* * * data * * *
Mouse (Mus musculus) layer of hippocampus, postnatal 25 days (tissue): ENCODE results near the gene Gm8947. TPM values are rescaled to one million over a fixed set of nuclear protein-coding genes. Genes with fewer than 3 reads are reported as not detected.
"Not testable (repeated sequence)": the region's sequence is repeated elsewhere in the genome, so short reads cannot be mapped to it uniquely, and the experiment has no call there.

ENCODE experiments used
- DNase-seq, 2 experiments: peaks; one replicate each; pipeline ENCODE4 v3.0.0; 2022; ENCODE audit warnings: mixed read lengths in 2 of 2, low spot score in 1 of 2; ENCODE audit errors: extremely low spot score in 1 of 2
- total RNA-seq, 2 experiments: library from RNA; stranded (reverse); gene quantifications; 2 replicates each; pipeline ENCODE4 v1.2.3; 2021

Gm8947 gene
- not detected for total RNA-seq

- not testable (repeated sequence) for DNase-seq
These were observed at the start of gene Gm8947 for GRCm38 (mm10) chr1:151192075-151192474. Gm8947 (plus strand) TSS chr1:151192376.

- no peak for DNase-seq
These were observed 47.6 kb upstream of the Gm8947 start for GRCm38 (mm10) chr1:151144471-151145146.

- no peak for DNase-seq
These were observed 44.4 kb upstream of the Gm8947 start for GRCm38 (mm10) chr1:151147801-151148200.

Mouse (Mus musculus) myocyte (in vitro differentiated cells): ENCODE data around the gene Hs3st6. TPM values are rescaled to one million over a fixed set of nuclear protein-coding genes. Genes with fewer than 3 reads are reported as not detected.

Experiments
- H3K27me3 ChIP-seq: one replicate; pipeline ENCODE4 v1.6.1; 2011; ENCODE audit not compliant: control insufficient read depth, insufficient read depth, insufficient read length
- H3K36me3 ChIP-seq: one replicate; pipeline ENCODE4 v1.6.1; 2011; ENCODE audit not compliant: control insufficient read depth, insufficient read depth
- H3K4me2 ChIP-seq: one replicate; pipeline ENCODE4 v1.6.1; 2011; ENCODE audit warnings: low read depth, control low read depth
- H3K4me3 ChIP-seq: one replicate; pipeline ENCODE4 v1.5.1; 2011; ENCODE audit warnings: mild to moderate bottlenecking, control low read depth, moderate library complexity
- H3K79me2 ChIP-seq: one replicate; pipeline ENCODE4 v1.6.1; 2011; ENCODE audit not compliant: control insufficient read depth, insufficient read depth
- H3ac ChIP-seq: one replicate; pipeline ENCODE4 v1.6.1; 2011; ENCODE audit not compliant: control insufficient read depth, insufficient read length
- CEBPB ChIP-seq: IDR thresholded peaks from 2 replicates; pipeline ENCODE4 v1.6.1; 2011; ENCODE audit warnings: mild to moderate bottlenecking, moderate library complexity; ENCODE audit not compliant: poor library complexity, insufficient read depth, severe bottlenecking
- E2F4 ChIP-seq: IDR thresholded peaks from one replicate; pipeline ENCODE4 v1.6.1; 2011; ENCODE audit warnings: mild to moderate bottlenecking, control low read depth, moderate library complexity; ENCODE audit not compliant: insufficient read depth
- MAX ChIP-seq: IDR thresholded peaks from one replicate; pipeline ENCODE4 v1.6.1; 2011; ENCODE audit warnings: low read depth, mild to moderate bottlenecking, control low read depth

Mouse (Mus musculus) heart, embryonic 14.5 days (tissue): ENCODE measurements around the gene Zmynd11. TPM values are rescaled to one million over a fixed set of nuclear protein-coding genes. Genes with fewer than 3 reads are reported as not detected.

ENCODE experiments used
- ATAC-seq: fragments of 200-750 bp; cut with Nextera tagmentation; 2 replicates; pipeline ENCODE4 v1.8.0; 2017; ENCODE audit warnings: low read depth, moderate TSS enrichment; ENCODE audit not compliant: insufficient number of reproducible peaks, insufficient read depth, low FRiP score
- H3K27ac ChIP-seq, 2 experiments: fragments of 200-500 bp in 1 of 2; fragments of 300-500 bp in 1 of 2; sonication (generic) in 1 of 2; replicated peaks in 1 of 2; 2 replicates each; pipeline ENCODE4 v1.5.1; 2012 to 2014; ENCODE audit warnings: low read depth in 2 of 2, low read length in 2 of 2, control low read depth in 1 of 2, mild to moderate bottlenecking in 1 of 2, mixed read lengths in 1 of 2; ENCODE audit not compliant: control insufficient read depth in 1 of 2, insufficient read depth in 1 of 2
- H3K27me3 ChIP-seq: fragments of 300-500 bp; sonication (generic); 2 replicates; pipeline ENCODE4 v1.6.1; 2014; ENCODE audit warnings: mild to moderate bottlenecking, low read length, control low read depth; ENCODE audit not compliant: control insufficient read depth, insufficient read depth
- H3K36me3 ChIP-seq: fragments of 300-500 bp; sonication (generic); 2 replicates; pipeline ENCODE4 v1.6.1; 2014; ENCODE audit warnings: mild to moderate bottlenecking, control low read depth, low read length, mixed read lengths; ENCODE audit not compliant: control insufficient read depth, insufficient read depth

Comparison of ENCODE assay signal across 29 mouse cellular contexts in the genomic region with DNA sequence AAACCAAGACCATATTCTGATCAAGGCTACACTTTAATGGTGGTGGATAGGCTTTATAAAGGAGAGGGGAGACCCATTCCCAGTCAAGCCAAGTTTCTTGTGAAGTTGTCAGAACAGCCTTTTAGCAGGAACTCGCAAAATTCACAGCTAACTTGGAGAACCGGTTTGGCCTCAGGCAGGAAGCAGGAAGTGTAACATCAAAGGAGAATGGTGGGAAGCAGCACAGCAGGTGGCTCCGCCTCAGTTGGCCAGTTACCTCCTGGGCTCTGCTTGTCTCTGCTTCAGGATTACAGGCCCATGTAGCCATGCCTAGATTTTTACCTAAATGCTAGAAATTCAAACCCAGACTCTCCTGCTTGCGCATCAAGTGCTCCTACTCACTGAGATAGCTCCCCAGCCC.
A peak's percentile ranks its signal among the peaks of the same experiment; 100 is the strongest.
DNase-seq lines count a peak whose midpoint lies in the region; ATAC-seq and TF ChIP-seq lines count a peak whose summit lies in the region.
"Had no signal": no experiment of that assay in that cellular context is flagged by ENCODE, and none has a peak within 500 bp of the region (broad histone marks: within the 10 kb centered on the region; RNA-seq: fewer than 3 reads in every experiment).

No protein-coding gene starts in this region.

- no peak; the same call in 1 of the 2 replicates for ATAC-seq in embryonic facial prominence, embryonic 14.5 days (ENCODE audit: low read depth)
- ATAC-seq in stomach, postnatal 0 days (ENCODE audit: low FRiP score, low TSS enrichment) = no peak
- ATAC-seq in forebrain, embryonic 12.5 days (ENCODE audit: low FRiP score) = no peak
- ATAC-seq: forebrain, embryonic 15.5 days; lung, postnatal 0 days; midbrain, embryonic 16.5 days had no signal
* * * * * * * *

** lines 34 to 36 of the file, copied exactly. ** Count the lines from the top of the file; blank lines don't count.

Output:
"Had no signal": no experiment of that assay in that cellular context is flagged by ENCODE, and none has a peak within 500 bp of the region (broad histone marks: within the 10 kb centered on the region; RNA-seq: fewer than 3 reads in every experiment).

No protein-coding gene starts in this region.

- no peak; the same call in 1 of the 2 replicates for ATAC-seq in embryonic facial prominence, embryonic 14.5 days (ENCODE audit: low read depth)